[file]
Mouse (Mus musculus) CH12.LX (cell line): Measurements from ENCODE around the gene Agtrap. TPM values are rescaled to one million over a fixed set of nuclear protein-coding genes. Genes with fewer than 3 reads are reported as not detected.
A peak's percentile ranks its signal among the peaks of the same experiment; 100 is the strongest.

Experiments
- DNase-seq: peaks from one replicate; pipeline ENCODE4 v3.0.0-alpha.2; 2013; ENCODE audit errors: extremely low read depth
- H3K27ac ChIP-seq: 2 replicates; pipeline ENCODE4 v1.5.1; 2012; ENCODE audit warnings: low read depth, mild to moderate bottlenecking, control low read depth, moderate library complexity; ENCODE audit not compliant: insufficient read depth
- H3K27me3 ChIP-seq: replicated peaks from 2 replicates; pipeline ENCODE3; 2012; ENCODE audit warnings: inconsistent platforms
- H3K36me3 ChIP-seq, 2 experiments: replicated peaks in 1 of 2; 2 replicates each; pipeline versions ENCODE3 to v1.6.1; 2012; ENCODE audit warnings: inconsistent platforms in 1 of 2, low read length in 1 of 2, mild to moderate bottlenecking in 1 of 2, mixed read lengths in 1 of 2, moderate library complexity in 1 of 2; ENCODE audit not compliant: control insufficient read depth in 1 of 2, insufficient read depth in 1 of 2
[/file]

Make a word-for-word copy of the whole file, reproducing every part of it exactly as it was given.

Mouse (Mus musculus) CH12.LX (cell line): Measurements from ENCODE around the gene Agtrap. TPM values are rescaled to one million over a fixed set of nuclear protein-coding genes. Genes with fewer than 3 reads are reported as not detected.
A peak's percentile ranks its signal among the peaks of the same experiment; 100 is the strongest.

Experiments
- DNase-seq: peaks from one replicate; pipeline ENCODE4 v3.0.0-alpha.2; 2013; ENCODE audit errors: extremely low read depth
- H3K27ac ChIP-seq: 2 replicates; pipeline ENCODE4 v1.5.1; 2012; ENCODE audit warnings: low read depth, mild to moderate bottlenecking, control low read depth, moderate library complexity; ENCODE audit not compliant: insufficient read depth
- H3K27me3 ChIP-seq: replicated peaks from 2 replicates; pipeline ENCODE3; 2012; ENCODE audit warnings: inconsistent platforms
- H3K36me3 ChIP-seq, 2 experiments: replicated peaks in 1 of 2; 2 replicates each; pipeline versions ENCODE3 to v1.6.1; 2012; ENCODE audit warnings: inconsistent platforms in 1 of 2, low read length in 1 of 2, mild to moderate bottlenecking in 1 of 2, mixed read lengths in 1 of 2, moderate library complexity in 1 of 2; ENCODE audit not compliant: control insufficient read depth in 1 of 2, insufficient read depth in 1 of 2